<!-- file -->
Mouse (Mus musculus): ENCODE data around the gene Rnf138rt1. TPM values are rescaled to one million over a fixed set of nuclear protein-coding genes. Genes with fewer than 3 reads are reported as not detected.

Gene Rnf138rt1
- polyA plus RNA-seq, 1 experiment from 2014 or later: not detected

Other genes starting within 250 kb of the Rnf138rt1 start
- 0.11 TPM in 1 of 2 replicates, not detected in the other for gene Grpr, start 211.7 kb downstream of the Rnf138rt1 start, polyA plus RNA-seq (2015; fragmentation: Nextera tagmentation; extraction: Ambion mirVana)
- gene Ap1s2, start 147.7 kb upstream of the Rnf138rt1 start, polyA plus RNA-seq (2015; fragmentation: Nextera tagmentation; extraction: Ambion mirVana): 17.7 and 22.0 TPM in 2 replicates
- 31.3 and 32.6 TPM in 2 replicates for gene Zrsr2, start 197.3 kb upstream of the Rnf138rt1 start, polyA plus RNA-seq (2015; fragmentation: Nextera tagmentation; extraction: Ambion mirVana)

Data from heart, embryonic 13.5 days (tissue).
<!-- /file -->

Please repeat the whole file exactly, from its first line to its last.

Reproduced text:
Mouse (Mus musculus): ENCODE data around the gene Rnf138rt1. TPM values are rescaled to one million over a fixed set of nuclear protein-coding genes. Genes with fewer than 3 reads are reported as not detected.

Gene Rnf138rt1
- polyA plus RNA-seq, 1 experiment from 2014 or later: not detected

Other genes starting within 250 kb of the Rnf138rt1 start
- 0.11 TPM in 1 of 2 replicates, not detected in the other for gene Grpr, start 211.7 kb downstream of the Rnf138rt1 start, polyA plus RNA-seq (2015; fragmentation: Nextera tagmentation; extraction: Ambion mirVana)
- gene Ap1s2, start 147.7 kb upstream of the Rnf138rt1 start, polyA plus RNA-seq (2015; fragmentation: Nextera tagmentation; extraction: Ambion mirVana): 17.7 and 22.0 TPM in 2 replicates
- 31.3 and 32.6 TPM in 2 replicates for gene Zrsr2, start 197.3 kb upstream of the Rnf138rt1 start, polyA plus RNA-seq (2015; fragmentation: Nextera tagmentation; extraction: Ambion mirVana)

Data from heart, embryonic 13.5 days (tissue).